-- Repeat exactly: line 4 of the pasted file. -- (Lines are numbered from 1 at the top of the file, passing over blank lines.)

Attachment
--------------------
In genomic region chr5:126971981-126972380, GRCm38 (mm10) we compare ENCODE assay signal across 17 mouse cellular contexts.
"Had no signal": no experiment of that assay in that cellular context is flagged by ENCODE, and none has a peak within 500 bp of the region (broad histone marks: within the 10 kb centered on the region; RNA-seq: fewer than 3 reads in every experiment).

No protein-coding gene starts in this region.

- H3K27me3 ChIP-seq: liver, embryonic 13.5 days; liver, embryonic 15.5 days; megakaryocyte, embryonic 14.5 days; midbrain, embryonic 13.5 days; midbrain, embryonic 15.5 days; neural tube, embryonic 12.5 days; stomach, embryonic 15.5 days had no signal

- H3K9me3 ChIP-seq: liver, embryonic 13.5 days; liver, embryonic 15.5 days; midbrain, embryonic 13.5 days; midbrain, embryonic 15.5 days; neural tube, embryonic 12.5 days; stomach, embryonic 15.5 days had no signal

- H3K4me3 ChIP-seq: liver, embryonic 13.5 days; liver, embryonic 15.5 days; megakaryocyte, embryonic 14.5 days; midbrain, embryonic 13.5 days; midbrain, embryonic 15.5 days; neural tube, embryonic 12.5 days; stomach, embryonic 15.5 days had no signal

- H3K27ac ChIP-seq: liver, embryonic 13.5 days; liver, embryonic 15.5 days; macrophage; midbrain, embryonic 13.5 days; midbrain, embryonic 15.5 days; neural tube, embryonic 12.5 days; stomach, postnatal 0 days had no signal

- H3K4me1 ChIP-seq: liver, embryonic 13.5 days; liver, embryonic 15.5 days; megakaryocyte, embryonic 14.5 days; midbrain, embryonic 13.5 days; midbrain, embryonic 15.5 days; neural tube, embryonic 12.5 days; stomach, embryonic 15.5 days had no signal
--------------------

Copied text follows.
- H3K27me3 ChIP-seq: liver, embryonic 13.5 days; liver, embryonic 15.5 days; megakaryocyte, embryonic 14.5 days; midbrain, embryonic 13.5 days; midbrain, embryonic 15.5 days; neural tube, embryonic 12.5 days; stomach, embryonic 15.5 days had no signal